Research News

Study finds that proactive home buyouts provide financial benefits, reduce flood damage, and protect homeowners

Damages from flooding cost hundreds of millions of dollars annually. Compounded by a changing climate, by 2080 the frequency of these major events is expected to increase by 20 times.

A case study of the record-breaking and devastating flooding of Middle Tennessee in May 2010 and an evaluation of Nashville’s existing home buyout program, led by research associate professor of civil and environmental engineering Janey Camp, has found that the program – in which residential properties are purchased for fair market value and removed from risk while reducing areas that worsen flooding – currently presents a localized benefit to cost ratio of approximately 3 to 1. That means that an estimated $1 in flood mitigation costs would lead to $3 in benefits for the city.

The findings were published online in the journal Anthropocene on May 23.

Janey Camp (Vanderbilt University)

Nashville’s home buyout program was first initiated by Nashville Metro Water Services (MWS) in 1977. The program focuses on identifying and purchasing properties that experience substantial and costly damage from repetitive flooding. Historically the program kicks into high gear following a major flooding event like the one the city experienced in 2010 rather than as a mitigating process. Buyouts are an international practice, and in Nashville, they are often funded by a combination of federal, state, and local dollars. The Federal Emergency Management Agency’s Hazard Mitigation Grant Program (HMGP) covers 75% of the buyout cost and the remaining 25% is split by the state and local government. In a few cases, MWS has fully funded the buyout of some homes.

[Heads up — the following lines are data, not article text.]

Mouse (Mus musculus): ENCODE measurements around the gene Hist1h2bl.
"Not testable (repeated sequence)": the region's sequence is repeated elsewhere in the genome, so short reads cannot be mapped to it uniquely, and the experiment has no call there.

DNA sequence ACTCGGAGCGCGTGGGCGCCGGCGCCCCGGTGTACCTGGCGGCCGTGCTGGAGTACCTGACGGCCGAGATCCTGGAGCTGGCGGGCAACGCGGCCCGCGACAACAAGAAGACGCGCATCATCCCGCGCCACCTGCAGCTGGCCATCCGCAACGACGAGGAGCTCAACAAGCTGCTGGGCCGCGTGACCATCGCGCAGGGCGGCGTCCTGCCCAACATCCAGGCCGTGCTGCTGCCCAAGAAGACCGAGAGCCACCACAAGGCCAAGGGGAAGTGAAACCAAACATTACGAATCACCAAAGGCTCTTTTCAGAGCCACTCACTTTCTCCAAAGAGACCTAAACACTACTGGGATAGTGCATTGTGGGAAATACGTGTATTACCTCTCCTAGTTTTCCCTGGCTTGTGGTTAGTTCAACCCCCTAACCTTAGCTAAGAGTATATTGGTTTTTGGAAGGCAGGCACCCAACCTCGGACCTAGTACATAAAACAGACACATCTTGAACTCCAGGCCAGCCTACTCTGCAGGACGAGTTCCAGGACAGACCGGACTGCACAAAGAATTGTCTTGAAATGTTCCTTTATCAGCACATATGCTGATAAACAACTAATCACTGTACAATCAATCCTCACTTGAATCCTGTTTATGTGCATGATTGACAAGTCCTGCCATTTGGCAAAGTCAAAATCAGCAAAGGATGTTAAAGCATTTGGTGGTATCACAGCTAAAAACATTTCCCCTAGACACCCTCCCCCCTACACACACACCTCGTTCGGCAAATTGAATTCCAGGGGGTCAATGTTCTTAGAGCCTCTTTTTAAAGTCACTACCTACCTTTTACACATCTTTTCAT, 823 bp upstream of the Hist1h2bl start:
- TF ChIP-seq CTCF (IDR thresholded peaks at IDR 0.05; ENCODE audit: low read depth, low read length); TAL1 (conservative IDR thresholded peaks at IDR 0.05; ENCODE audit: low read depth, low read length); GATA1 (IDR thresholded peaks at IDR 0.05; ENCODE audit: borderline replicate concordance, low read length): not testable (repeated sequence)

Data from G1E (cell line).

From 1977 – 2009, MWS spent $9.6 million to buy 56 properties. From 2010 – 2016, MWS spent $34.2 million to buy 246 properties. The damages from the 2010 flood are estimated to total $2.9 billion, including costs of relocating displaced residents and volunteer labor for cleanup efforts.

Camp, along with former graduate student and current assistant professor of nature-society interactions at Kansas State University Kate Nelson, used the study to quantify the major impacts of proactive home buyouts in both increased monetary benefits and secondary and non-monetized benefits, often not included in calculations. Non-monetized benefits include avoided damage and stormwater management-related costs, creation of public green space to help with natural flood reduction and improve residents’ quality of life, and protected populations.

The analysis of the 2010 data reveals that proactive home buyout programs, while not a comprehensive solution to flood mitigation efforts, are the most cost-effective mechanism for protecting land and the people who live on it. Had all identified, known at-risk properties been purchased before the 2010 flood, more than $33 million in total flood damage-related costs would have been avoided. This scenario also would have protected 1,000 people from flooding, and 17 new acres of green space would have reduced stormwater by nearly 875,000 gallons.

“These results suggest that proactive implementation of buyout programs have the potential to make them even more cost-effective damage reduction mechanisms,” commented Camp. “Often, disaster events serve as motivation for flood mitigation and adaptation activities, but it is quite interesting to think about the multiplier effect of how far local benefits like the ones created by proactive home buyouts can reach into the community.”

Examination of the Nashville Metro Water Services (MWS) buyout program suggests that buyout programs do provide substantial benefits, but Camp is careful to mention that they are not a failsafe for protection against flood damage entirely. The calculations do not consider the more frequent and treacherous weather events that we are anticipated to experience, or Nashville’s steadily rising housing market. Complementary solutions recommended in the paper include development restrictions, the preservation of existing tree canopy, and green space that keeps people and property safe for the long-term.

This research was funded by Nashville Metro Water Services.